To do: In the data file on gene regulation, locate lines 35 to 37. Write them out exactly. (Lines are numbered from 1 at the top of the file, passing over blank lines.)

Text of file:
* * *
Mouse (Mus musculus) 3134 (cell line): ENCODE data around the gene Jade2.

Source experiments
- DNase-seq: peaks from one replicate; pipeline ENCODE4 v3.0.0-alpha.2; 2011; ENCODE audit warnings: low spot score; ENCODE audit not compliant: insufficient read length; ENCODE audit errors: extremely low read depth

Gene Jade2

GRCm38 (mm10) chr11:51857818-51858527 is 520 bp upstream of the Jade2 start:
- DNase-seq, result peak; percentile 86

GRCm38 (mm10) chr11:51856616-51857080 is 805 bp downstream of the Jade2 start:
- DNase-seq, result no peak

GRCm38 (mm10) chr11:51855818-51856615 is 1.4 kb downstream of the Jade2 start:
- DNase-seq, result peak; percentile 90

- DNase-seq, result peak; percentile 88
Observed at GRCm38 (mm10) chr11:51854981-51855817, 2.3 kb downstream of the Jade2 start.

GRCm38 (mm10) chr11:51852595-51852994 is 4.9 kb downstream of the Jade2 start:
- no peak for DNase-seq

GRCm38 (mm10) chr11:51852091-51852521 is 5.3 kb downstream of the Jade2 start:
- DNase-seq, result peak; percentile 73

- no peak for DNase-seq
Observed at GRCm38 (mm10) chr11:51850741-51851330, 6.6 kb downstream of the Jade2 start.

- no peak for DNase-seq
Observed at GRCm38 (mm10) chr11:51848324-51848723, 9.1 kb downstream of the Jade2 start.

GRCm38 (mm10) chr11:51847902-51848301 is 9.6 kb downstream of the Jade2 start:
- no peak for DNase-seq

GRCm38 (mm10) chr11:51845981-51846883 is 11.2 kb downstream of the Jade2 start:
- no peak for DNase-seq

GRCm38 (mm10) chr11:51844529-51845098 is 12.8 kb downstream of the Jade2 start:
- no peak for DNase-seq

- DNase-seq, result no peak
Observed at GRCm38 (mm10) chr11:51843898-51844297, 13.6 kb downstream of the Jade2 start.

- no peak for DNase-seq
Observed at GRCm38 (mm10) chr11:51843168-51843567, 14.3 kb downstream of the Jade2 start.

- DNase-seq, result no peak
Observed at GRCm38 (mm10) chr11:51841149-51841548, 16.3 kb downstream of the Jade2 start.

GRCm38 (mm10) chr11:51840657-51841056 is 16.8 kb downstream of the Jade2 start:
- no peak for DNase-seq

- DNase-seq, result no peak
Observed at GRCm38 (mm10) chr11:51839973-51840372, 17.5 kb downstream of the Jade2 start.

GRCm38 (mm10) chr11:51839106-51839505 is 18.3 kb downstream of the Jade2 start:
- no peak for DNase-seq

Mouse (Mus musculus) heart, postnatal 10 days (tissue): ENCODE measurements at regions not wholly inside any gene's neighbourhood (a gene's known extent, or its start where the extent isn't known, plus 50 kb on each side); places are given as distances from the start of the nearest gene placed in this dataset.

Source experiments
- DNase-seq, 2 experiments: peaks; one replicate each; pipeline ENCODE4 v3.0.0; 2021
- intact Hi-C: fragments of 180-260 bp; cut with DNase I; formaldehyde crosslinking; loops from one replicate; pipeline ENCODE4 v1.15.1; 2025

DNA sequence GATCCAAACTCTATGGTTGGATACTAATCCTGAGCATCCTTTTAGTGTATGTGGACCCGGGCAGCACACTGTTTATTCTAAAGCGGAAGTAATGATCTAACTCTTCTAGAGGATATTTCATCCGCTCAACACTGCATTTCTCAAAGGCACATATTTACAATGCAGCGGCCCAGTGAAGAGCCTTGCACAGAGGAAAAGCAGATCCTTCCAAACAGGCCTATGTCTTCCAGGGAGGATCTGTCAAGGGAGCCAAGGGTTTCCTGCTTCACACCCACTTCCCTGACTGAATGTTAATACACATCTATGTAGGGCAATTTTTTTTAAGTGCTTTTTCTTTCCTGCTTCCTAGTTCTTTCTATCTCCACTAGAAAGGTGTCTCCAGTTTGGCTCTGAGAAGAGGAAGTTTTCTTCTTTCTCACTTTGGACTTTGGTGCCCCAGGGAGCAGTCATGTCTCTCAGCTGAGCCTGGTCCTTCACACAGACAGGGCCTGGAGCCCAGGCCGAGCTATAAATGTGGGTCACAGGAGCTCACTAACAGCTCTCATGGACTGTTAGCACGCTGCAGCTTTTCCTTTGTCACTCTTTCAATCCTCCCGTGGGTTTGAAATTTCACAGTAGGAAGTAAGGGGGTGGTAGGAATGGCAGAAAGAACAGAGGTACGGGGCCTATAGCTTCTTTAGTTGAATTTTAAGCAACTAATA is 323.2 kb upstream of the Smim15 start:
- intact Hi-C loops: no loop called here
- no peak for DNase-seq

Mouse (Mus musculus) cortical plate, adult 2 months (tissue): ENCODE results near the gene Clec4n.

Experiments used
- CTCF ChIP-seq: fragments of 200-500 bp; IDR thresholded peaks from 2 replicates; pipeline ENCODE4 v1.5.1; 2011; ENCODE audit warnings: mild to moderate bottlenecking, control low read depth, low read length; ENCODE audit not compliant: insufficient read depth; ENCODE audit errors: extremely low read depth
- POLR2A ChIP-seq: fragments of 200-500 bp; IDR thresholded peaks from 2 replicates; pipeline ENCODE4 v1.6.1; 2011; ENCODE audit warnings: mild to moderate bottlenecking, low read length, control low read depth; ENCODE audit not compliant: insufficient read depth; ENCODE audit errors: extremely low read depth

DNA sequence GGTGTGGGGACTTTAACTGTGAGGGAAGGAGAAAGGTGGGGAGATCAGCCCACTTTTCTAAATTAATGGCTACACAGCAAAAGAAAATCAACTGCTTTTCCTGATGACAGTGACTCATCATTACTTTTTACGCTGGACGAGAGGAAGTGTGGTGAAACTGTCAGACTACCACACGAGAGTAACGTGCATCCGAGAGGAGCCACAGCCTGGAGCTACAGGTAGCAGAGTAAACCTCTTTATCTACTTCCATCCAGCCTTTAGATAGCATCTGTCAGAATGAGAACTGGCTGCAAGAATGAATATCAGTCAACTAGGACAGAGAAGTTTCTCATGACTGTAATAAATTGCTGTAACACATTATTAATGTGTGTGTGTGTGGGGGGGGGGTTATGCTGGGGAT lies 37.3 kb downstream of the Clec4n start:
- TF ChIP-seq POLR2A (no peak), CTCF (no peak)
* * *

- DNase-seq, result no peak
Observed at GRCm38 (mm10) chr11:51839973-51840372, 17.5 kb downstream of the Jade2 start.

GRCm38 (mm10) chr11:51839106-51839505 is 18.3 kb downstream of the Jade2 start: